Home Artificial Intelligence Artificial Intelligence News Time handling by Quantum and Classical computers

Time handling by Quantum and Classical computers

Audio version of the article

As humans, we take time for granted. We’re born into an innate understanding of the passage of events because it’s essential to our survival. But AI suffers from no such congenital condition. Robots do not understand the concept of time.

State of the art AI systems only understand time as an implicit construct (we program it to output time relevant to a clock) or as an explicit representation of mathematics (we use the time it takes to perform certain calculations to instruct its understanding of the passage of events). But an AI has no way of understanding the concept of time itself as we do.

Time doesn’t exist in our classical reality in a physical, tangible form. We can check our watch or look at the sun or try and remember how long it’s been since we last ate, but those are all just measurements. The actual passage of time, in the physics sense, is less proven.

In fact, scientists have proven that time’s arrow – a bedrock concept related to the classical view of time – doesn’t really work on quantum computers. Classical physics suffers from a concept called causal asymmetry. Basically, if you throw a bunch of confetti in the air and take a picture when each piece is at its apex, it’ll be easier for a classical computer to determine what happens next (where the confetti is going) than what happened before (what direction the confetti would travel in going backwards through time).

Quantum computers can perform both calculations with equal ease, thus indicating they do not suffer causal asymmetry. Time’s arrow is only relevant to classical systems – of which the human mind appears to be, though our brains are almost certainly quantum constructs.

Where things get most interesting is if you consider the addition of artificial intelligence into the mix. As mentioned previously, AI doesn’t have a classical or quantum understanding of time: time is irrelevant to a machine.

But experts such as Gary Marcus and Ernest Davis believe an understanding of time is essential to the future of AI, especially as it relates to “human-level” artificial general intelligence (AGI). The duo penned an op-ed for the New York Times where they stated:

In particular, we need to stop building computer systems that merely get better and better at detecting statistical patterns in data sets — often using an approach known as deep learning — and start building computer systems that from the moment of their assembly innately grasp three basic concepts: time, space and causality.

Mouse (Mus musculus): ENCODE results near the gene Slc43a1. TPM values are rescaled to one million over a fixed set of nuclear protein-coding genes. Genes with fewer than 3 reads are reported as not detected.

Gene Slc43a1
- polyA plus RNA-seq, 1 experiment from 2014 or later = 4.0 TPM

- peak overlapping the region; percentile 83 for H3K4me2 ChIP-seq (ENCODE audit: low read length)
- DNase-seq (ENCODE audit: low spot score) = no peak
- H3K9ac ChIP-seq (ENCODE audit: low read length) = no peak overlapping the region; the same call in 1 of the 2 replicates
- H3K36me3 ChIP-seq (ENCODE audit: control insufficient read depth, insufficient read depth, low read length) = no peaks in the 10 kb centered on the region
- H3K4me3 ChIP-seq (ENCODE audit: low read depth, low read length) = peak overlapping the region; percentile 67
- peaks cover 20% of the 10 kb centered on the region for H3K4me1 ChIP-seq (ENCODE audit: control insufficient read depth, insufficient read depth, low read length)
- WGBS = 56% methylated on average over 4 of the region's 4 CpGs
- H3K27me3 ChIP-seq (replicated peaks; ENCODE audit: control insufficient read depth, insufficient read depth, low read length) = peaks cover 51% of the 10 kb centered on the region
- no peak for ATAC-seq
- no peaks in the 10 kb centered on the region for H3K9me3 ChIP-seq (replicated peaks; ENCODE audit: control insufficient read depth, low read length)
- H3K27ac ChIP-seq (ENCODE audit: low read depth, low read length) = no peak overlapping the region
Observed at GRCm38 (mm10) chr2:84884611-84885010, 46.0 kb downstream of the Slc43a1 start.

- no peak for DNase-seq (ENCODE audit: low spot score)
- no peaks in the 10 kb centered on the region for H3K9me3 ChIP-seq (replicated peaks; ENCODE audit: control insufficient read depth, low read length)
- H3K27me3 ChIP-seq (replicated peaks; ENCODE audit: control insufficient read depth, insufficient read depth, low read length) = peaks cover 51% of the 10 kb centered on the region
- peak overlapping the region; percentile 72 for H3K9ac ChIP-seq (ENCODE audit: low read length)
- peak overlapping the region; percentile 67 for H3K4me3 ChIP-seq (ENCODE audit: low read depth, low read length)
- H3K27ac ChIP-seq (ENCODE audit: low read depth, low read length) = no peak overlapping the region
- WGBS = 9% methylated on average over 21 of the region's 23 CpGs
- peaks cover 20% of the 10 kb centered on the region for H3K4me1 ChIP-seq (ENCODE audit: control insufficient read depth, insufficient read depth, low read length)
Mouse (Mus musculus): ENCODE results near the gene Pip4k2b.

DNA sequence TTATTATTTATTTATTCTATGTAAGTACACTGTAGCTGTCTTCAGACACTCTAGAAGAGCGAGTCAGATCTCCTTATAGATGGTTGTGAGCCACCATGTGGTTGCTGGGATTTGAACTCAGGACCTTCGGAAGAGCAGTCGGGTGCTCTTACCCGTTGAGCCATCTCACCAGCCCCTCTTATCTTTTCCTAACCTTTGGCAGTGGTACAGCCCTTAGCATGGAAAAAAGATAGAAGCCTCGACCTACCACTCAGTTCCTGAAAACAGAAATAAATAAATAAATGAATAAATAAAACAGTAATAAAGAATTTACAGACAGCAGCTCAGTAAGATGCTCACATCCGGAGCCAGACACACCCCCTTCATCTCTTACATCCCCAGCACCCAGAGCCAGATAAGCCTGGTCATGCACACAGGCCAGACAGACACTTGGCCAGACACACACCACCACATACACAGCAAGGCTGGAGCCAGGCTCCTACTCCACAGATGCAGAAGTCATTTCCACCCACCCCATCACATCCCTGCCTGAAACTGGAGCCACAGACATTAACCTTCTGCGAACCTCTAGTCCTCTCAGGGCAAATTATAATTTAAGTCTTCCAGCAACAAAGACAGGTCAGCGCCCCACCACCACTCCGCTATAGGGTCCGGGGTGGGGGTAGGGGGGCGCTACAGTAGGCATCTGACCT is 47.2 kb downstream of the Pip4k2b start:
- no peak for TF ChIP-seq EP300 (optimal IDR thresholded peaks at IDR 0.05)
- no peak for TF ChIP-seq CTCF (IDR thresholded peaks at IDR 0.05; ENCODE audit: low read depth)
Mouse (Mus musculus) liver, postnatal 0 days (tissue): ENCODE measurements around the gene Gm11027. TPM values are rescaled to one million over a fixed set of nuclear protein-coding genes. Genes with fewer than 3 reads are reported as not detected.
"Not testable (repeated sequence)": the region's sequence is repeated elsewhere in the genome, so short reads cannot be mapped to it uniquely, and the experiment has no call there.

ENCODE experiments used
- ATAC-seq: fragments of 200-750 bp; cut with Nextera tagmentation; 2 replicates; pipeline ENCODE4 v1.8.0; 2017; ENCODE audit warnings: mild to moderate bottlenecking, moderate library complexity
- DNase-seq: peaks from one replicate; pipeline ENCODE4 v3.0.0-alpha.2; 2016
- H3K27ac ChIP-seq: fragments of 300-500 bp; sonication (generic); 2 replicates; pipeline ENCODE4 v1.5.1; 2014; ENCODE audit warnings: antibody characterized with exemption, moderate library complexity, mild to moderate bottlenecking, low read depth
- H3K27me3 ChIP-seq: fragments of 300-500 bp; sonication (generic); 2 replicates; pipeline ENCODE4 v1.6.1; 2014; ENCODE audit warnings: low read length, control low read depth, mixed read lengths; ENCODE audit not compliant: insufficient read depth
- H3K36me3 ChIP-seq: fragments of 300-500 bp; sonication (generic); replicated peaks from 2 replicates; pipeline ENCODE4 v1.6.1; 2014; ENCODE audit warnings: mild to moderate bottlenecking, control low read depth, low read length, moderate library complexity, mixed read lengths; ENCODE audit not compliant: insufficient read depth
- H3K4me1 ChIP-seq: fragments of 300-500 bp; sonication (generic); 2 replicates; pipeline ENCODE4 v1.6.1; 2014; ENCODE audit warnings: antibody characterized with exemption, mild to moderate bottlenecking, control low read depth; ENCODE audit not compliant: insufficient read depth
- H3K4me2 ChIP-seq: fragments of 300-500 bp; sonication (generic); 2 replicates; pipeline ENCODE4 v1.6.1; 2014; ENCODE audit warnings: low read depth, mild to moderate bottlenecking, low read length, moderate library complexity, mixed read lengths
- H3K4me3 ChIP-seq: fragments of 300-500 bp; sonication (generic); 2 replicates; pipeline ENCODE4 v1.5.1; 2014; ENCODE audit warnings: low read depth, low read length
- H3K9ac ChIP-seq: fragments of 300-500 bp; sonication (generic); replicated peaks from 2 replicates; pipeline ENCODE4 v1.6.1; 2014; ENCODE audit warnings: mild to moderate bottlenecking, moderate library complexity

While the statement is intended as a sweeping indictment on relying on bare bones deep learning systems and brute force to achieve AGI, it serves as a bit of a litmus test as to where the computer science community is at when it comes to AI .

Currently, we’re building classical AI systems with the hopes they’ll one day be robust enough to mimic the human mind. This is a technology endeavor, meaning computer experts are continuously pushing the limits of what modern hardware and software can do.

The problem with this approach is that it’s creating a copy of a copy. Quantum physics tells us that, at the very least, our understanding of time is likely different from what might be the ultimate universal reality.

How close can robots ever come to imitating humans if they, like us, only think in classical terms? Perhaps a better question is: what happens when AI learns to think in quantum terms while us humans are still stuck with our classical interpretation of reality?

This article has been published from a wire agency feed without modifications to the text. Only the headline has been changed.

Source link

- Advertisment -

Most Popular

Data Analytics vs. Machine Learning

Technological advancements have changed the way we perform a lot of tasks. Today, we have powerful devices that have made our work quite easier....

Nanotechnology: What is it and how does it improve CBD?

There is just about any kind of CBD product you can think of - there are edibles (with vegan options because why not?), oil...

Make Your Own Virtual Zoom Background | Beginner Python Coding Tutorial 

A lot of video calling software like Zoom and Google Hangouts now let users use a virtual background behind them. In this project, we'll...

The Evolution in Data Science Jobs

AutoML is poised to turn developers into data scientists — and vice versa. Here’s how AutoML will radically change data science for the better. In...

Understanding the Difference between Blockchain and Relational database

What is a blockchain database? If we consider all that we have learned about blockchains so far, we can say that blockchains are quite sophisticated and complex....

Understanding the Future of Money

Five years ago, Bitcoin and its cousins in cryptocurrency seemed so unimportant that central banks could hardly be bothered to sneer at them. Now...
- Advertisment -